Now, for all we know, Shee Atika Languages LLC is perfectly capable of providing U.S. special operators with the language-related support they need to defeat al Qaeda and other terrorists in far-flung places like Iraq, Afghanistan, the Horn of Africa and the Philippines. But mid-Maine's SunJournal.com, which reported at length about the award, couldn't get in contact with the company and couldn't even get a good fix on its address while one reader says they've left town.
The four remaining M-type multipurpose frigates operated by the combined navies of Belgium and the Netherlands will be upgraded with a new combat management system based on the Guardion system, the Dutch defense ministry confirms. Earlier versions of Guardion already equip the Royal Netherlands Navy (RNLN)'s LCF-type air defense and command frigates and the amphibious command ship HrMs Johan de Witt.
Guardion is based on software developed by the RNLN's in-house Center for the Automation of Mission-critical Systems (CAMS, also known as Force Vision). It uses hardware supplied by Thales (multifunction operator consoles) and commercial vendors (servers and processors).
(Photo: This is the RNLN-developed 1990s-generation combat management system
that equips the M frigates today, here on board HrMs Van Nes that will
be transferred to Portugal under a deal signed earlier this year.
(Credit: Joris Janssen Lok)
I'm a bit behind on this one, but I haven't seen anything in the blogosphere on USA Today's report that Army officials in Iraq have requested new armor be added on to the Mine Resistant Ambush Protection vehicles, which have taken on rock star status in Washington.
The MRAPs V-shaped hulls protect soldiers from roadside bombs, but they can't defeat explosively formed projectiles. According to documents obtained by USA Today, U.S. officers in Iraq expect insurgents to start using a lot more EFPs when newly manufactured MRAPs start flowing into the war zone. It looks like the Army has already developed armor to defeat the EFPs, according to the newspaper report, which is excerpted below.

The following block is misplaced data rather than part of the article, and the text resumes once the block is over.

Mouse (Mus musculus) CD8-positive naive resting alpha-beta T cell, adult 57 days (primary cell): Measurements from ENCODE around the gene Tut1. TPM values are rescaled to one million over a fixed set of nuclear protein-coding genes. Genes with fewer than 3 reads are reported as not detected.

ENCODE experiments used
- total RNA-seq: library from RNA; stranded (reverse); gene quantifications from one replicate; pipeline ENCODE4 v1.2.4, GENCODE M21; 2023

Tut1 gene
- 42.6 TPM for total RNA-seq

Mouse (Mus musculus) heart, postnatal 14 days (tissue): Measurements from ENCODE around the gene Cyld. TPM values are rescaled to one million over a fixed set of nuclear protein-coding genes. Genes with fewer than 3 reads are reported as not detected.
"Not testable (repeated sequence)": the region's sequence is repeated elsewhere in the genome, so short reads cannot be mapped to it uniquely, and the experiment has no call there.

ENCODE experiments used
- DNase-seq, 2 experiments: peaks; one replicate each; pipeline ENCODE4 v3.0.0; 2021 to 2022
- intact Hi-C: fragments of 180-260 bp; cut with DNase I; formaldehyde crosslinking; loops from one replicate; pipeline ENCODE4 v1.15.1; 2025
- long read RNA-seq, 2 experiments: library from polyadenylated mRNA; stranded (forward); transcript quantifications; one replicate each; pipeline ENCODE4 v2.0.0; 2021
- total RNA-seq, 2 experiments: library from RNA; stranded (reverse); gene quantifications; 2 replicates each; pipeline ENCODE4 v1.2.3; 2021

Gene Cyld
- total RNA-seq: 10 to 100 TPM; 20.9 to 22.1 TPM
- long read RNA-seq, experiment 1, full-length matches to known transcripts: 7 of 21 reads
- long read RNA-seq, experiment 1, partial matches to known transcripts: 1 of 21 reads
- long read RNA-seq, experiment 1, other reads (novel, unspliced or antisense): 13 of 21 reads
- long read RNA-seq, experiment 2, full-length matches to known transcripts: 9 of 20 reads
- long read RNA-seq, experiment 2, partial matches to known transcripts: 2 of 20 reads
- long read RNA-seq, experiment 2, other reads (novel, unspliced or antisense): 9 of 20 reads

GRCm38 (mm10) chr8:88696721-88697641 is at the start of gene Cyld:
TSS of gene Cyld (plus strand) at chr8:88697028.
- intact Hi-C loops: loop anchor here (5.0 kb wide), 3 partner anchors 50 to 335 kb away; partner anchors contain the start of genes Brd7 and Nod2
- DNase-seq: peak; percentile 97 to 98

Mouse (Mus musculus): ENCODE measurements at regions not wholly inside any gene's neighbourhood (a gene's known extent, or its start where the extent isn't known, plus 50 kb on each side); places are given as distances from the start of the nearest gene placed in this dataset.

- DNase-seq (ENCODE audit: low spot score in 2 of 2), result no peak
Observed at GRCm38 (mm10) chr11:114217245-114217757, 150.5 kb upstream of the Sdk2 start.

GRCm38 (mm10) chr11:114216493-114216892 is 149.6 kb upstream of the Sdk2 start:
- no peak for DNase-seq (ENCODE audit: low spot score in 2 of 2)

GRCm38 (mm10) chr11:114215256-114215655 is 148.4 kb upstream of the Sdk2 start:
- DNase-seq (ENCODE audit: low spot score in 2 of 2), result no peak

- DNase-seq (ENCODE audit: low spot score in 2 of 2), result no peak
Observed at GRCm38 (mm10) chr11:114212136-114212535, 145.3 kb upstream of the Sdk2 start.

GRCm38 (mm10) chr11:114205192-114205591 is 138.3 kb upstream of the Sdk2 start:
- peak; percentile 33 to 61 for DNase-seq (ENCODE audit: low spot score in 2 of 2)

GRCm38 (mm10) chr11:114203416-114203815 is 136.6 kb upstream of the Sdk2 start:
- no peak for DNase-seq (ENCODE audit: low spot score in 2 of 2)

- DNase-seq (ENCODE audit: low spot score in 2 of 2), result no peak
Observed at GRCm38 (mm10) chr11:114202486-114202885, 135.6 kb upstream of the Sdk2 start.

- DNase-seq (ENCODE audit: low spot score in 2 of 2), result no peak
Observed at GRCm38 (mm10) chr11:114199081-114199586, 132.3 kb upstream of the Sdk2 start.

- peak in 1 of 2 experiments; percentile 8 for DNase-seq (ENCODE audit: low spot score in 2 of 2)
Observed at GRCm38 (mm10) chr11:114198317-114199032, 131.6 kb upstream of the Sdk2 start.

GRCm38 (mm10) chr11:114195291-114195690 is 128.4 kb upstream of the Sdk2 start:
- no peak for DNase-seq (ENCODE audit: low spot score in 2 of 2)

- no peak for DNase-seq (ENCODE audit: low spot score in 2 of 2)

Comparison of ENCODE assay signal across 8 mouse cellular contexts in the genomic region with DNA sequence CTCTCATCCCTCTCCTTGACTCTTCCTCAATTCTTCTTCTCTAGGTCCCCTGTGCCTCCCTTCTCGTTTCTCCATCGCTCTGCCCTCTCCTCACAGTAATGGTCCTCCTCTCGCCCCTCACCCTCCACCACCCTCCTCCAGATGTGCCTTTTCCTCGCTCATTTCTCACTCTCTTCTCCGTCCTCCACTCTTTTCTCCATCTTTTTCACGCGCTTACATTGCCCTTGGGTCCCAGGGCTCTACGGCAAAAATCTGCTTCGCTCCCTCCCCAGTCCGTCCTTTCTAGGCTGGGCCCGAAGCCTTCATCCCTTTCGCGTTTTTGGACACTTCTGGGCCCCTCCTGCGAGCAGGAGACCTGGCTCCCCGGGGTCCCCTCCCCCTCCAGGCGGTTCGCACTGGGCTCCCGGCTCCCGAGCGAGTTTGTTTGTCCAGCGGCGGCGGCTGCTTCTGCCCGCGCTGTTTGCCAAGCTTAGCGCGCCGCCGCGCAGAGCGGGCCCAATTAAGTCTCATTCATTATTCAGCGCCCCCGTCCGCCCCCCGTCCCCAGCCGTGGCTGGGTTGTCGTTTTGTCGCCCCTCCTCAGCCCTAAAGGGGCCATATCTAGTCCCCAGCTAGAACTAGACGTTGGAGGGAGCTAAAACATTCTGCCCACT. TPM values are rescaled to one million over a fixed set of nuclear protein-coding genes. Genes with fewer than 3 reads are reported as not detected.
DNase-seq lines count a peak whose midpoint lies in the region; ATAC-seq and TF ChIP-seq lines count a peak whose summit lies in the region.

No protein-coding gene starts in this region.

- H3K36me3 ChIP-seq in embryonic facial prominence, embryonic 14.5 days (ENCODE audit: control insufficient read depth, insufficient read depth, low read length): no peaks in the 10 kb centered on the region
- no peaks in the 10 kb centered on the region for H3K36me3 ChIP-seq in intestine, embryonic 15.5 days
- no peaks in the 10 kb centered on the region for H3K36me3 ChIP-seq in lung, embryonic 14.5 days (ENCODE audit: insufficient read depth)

"Ricocheting hull fragments, equipment debris and the penetrating slugs themselves shred vulnerable vehicle occupants who are in their path," said the document, which asks for 3,400 sets of add-on armor.
The Army has tested armor that appears to protect MRAPs from the explosives, said Brig. Gen. Michael Brogan, who confirmed the document's authenticity. Brogan leads Marine Corps Systems Command, the lead agency for the MRAP program.
"How rapidly we can engineer that onto these vehicles is yet to be seen because it is significantly heavy," he said.
EFPs are explosives capped by a metal disk. The blast turns the disk into a high-speed slug that can penetrate armor.
The Army's solution, Brogan said, involves armor that can fracture the slug.
Lt. Col. William Wiggins, an Army spokesman, declined to comment specifically on the armor but released a statement that said the Army is developing "effective countermeasures" against the bombs.
Turkey has launched attacks into northern Iraq to destroy the mountain bases of the Kurdish Workers Party (PKK), a nationalist terrorist group that has killed 30,000 people in raids and bombings in Turkey in recent decades. The PKK fairly bristles with weapons, according to one April report:
The latest PKK [arms] store was discovered outside the southeastern city of Şiirt, in Eruh province [in Turkey]. During a routine patrol of the area [by Turkish security forces], 40 kilos of ammonium nitrate were found. In Hatay, meanwhile, 1.5 kilos of plastic explosive material was captured, along with 12 kilos of TNT. In Mardin, 300 grams of the explosive A4 and 800 grams of ammonium nitrate were captured. In Şırnak, four kilos of A4 explosive and five mortar rounds were seized.
So where does the PKK get its weapons? Check out my post at War Is Boring to find out.
The best weapon in our wars in Iraq and Afghanistan isn't any armored truck, flying robot or radio jammer. It's the squishiest, most amazing technology of them all: the human brain. I return to blogger Jason Sigger's recent assertion:
The guys in the field always want more gear to execute the mission. In the words of Colonel John Boyd, the military needs to invest in people, ideas and equipment -- in that order. It's our tendency to flip that into reverse, not because it's correct but because it's easier. Maybe we ought to be smarter and develop better concepts before defaulting to overly expensive technological solutions.